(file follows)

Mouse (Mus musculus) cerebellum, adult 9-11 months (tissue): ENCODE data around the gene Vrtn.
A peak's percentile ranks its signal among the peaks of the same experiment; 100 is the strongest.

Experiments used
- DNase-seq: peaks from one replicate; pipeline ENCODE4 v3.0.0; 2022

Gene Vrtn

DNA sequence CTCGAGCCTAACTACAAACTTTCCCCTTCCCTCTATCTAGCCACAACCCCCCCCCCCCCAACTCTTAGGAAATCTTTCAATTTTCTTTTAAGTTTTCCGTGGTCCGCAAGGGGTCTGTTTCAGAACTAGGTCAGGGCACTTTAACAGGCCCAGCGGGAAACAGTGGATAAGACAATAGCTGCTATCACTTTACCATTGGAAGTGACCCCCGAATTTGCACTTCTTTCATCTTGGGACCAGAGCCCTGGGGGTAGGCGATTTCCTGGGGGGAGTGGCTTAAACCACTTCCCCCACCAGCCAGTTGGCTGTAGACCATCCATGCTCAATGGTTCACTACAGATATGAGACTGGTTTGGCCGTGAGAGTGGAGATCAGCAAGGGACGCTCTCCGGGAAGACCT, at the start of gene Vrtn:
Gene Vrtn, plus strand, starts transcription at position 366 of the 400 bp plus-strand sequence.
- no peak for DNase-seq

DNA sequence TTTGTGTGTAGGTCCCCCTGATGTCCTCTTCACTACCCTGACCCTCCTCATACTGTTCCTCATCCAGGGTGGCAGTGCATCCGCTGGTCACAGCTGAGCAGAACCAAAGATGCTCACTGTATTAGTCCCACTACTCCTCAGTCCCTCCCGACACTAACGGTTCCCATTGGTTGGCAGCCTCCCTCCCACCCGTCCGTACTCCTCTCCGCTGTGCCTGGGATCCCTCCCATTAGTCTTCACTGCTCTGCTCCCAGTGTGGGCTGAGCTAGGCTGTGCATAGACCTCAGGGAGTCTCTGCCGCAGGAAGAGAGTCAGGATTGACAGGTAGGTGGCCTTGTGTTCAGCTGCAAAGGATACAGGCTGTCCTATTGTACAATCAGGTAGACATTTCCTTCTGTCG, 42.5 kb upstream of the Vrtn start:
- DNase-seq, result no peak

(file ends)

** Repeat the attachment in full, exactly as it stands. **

Mouse (Mus musculus) cerebellum, adult 9-11 months (tissue): ENCODE data around the gene Vrtn.
A peak's percentile ranks its signal among the peaks of the same experiment; 100 is the strongest.

Experiments used
- DNase-seq: peaks from one replicate; pipeline ENCODE4 v3.0.0; 2022

Gene Vrtn

DNA sequence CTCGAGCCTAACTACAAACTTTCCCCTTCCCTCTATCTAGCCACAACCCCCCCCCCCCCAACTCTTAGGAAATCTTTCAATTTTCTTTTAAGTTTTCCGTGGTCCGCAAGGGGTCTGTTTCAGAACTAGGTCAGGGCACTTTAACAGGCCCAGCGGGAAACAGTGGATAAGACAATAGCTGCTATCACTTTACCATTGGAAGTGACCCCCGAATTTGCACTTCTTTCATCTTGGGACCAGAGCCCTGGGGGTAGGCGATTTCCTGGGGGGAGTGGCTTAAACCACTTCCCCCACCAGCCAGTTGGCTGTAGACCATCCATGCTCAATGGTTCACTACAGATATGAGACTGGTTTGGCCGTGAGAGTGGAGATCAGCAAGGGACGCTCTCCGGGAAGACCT, at the start of gene Vrtn:
Gene Vrtn, plus strand, starts transcription at position 366 of the 400 bp plus-strand sequence.
- no peak for DNase-seq

DNA sequence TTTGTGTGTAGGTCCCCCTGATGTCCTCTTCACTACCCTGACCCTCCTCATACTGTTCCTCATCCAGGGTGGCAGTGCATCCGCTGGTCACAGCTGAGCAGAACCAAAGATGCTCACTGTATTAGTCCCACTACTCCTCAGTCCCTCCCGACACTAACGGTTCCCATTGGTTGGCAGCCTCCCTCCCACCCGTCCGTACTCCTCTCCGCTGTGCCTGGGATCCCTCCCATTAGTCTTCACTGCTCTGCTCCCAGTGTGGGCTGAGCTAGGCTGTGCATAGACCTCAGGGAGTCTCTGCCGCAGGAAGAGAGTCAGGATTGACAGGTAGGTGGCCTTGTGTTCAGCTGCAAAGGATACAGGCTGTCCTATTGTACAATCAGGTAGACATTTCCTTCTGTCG, 42.5 kb upstream of the Vrtn start:
- DNase-seq, result no peak